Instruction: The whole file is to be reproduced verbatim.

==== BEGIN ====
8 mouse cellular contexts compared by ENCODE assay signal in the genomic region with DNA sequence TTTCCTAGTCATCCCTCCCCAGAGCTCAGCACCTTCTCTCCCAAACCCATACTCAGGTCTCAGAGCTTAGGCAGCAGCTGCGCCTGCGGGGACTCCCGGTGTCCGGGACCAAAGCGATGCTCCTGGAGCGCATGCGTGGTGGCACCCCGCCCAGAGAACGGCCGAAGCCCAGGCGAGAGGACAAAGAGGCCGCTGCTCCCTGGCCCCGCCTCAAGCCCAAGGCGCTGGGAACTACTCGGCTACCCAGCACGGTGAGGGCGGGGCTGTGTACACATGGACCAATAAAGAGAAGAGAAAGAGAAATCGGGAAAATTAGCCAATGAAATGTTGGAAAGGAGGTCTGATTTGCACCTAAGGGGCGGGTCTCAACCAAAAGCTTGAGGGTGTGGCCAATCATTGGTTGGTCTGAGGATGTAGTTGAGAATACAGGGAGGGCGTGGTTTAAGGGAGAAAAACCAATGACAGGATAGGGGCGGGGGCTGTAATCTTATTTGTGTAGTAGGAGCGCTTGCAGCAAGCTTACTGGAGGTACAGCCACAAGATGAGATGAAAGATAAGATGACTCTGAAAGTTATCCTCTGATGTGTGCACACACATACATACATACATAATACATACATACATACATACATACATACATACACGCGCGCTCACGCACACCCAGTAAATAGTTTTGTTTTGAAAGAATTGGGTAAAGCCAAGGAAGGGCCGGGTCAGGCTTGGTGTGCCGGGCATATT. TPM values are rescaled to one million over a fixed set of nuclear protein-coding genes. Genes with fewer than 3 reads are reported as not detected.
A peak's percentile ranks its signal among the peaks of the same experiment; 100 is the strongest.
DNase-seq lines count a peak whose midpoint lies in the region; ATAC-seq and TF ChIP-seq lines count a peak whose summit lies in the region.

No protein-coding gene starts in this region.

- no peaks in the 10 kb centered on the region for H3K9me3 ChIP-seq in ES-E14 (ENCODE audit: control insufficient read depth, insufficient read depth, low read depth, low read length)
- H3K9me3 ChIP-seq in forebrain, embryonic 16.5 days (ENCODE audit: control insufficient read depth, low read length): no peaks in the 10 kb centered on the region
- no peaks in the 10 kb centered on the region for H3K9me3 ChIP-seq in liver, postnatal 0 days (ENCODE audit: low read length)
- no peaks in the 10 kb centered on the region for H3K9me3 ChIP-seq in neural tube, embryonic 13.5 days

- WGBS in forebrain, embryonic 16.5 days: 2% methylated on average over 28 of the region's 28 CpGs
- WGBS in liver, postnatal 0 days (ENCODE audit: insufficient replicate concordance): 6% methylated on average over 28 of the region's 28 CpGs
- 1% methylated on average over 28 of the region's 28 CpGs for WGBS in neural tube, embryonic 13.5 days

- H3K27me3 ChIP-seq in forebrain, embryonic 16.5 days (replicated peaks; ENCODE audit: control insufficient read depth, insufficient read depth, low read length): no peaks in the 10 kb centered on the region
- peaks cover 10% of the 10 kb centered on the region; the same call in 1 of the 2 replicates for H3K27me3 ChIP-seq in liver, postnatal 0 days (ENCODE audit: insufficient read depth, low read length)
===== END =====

8 mouse cellular contexts compared by ENCODE assay signal in the genomic region with DNA sequence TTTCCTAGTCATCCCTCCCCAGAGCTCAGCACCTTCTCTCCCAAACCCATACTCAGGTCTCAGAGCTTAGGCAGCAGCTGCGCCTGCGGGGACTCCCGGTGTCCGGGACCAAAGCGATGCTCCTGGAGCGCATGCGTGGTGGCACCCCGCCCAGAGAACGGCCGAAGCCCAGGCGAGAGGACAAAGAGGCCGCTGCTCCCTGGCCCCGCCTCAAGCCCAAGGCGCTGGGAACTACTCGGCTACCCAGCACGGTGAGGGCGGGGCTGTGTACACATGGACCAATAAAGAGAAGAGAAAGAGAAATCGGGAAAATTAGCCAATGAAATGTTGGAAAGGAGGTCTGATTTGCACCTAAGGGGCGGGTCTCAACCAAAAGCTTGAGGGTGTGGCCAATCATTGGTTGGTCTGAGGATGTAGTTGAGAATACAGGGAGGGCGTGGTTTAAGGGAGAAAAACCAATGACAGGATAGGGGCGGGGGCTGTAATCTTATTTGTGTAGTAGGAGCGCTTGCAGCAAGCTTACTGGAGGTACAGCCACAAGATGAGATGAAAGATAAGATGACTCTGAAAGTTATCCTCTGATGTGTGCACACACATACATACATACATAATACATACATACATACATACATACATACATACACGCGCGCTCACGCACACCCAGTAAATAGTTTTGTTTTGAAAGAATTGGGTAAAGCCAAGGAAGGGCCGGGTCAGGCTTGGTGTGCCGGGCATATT. TPM values are rescaled to one million over a fixed set of nuclear protein-coding genes. Genes with fewer than 3 reads are reported as not detected.
A peak's percentile ranks its signal among the peaks of the same experiment; 100 is the strongest.
DNase-seq lines count a peak whose midpoint lies in the region; ATAC-seq and TF ChIP-seq lines count a peak whose summit lies in the region.

No protein-coding gene starts in this region.

- no peaks in the 10 kb centered on the region for H3K9me3 ChIP-seq in ES-E14 (ENCODE audit: control insufficient read depth, insufficient read depth, low read depth, low read length)
- H3K9me3 ChIP-seq in forebrain, embryonic 16.5 days (ENCODE audit: control insufficient read depth, low read length): no peaks in the 10 kb centered on the region
- no peaks in the 10 kb centered on the region for H3K9me3 ChIP-seq in liver, postnatal 0 days (ENCODE audit: low read length)
- no peaks in the 10 kb centered on the region for H3K9me3 ChIP-seq in neural tube, embryonic 13.5 days

- WGBS in forebrain, embryonic 16.5 days: 2% methylated on average over 28 of the region's 28 CpGs
- WGBS in liver, postnatal 0 days (ENCODE audit: insufficient replicate concordance): 6% methylated on average over 28 of the region's 28 CpGs
- 1% methylated on average over 28 of the region's 28 CpGs for WGBS in neural tube, embryonic 13.5 days

- H3K27me3 ChIP-seq in forebrain, embryonic 16.5 days (replicated peaks; ENCODE audit: control insufficient read depth, insufficient read depth, low read length): no peaks in the 10 kb centered on the region
- peaks cover 10% of the 10 kb centered on the region; the same call in 1 of the 2 replicates for H3K27me3 ChIP-seq in liver, postnatal 0 days (ENCODE audit: insufficient read depth, low read length)